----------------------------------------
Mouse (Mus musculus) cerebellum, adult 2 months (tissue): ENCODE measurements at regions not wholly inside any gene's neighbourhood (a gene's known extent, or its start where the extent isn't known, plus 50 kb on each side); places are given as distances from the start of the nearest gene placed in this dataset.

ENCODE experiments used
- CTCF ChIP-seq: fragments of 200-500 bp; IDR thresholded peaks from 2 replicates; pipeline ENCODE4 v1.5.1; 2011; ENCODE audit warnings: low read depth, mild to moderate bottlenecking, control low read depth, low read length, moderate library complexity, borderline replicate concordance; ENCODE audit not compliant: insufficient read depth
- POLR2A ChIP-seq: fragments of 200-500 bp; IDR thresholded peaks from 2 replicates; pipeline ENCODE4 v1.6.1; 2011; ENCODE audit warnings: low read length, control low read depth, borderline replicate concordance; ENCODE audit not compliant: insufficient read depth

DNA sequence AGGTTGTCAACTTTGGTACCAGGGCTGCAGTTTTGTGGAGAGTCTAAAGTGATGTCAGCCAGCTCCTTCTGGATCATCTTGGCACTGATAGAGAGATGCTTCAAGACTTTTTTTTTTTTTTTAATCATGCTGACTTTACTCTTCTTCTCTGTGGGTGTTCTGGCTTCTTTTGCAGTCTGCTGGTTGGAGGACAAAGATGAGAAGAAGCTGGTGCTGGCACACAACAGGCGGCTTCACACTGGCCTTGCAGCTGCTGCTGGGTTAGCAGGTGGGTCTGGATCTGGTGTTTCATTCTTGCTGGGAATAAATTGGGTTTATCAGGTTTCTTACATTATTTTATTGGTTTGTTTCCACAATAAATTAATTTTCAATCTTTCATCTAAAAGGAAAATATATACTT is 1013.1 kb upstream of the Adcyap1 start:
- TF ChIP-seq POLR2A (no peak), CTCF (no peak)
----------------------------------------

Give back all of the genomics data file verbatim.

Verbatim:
Mouse (Mus musculus) cerebellum, adult 2 months (tissue): ENCODE measurements at regions not wholly inside any gene's neighbourhood (a gene's known extent, or its start where the extent isn't known, plus 50 kb on each side); places are given as distances from the start of the nearest gene placed in this dataset.

ENCODE experiments used
- CTCF ChIP-seq: fragments of 200-500 bp; IDR thresholded peaks from 2 replicates; pipeline ENCODE4 v1.5.1; 2011; ENCODE audit warnings: low read depth, mild to moderate bottlenecking, control low read depth, low read length, moderate library complexity, borderline replicate concordance; ENCODE audit not compliant: insufficient read depth
- POLR2A ChIP-seq: fragments of 200-500 bp; IDR thresholded peaks from 2 replicates; pipeline ENCODE4 v1.6.1; 2011; ENCODE audit warnings: low read length, control low read depth, borderline replicate concordance; ENCODE audit not compliant: insufficient read depth

DNA sequence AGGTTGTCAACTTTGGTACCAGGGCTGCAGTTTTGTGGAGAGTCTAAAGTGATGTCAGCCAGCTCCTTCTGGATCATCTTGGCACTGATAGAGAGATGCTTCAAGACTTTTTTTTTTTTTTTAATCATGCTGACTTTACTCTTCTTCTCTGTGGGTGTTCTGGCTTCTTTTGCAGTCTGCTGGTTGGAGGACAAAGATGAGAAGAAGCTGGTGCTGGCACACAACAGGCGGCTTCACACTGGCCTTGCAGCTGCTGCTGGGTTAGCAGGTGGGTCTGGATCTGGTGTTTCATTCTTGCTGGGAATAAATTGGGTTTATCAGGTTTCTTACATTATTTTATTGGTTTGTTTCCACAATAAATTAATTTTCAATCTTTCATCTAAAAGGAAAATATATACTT is 1013.1 kb upstream of the Adcyap1 start:
- TF ChIP-seq POLR2A (no peak), CTCF (no peak)